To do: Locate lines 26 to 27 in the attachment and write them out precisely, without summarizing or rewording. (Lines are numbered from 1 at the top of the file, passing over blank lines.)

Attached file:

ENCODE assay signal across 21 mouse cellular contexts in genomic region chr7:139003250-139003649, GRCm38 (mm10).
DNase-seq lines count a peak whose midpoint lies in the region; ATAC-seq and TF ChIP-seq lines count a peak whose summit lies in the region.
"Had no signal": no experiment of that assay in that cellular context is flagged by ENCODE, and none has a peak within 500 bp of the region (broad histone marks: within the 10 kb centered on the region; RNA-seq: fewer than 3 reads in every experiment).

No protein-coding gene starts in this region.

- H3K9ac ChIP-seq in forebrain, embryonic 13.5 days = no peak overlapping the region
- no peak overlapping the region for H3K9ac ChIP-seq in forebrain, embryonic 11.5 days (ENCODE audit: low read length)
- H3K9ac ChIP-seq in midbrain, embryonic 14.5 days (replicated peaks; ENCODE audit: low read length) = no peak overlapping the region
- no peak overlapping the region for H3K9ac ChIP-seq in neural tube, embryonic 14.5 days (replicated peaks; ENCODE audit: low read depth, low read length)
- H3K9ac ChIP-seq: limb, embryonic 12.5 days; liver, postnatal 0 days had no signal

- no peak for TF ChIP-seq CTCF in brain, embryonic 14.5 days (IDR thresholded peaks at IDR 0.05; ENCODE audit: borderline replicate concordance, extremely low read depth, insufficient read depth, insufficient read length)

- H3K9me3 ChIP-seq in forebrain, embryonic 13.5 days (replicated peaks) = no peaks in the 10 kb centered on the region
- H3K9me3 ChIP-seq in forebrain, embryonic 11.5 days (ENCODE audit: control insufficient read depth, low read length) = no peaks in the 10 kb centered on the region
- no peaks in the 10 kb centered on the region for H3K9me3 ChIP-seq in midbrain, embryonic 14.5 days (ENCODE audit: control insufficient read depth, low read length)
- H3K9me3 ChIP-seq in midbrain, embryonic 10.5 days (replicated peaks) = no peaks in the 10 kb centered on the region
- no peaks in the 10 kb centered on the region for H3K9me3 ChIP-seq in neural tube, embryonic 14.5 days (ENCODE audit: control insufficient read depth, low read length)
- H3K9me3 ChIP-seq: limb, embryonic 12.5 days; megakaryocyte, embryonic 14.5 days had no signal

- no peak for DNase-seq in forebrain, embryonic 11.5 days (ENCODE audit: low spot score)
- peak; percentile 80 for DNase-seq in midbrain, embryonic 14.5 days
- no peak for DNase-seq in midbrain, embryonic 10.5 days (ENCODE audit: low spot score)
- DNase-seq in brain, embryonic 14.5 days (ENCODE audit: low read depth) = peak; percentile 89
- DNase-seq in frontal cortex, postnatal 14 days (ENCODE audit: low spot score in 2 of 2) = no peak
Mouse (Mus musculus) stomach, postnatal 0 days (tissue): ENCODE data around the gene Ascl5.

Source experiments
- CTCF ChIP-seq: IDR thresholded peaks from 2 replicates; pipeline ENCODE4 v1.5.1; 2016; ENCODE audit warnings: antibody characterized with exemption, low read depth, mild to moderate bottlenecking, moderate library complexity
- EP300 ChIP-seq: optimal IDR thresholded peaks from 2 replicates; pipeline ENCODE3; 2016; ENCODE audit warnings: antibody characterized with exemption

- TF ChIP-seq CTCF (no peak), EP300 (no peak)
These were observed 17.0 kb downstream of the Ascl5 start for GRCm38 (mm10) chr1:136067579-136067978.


- TF ChIP-seq CTCF (no peak), EP300 (no peak)
These were observed 17.0 kb downstream of the Ascl5 start for GRCm38 (mm10) chr1:136067579-136067978.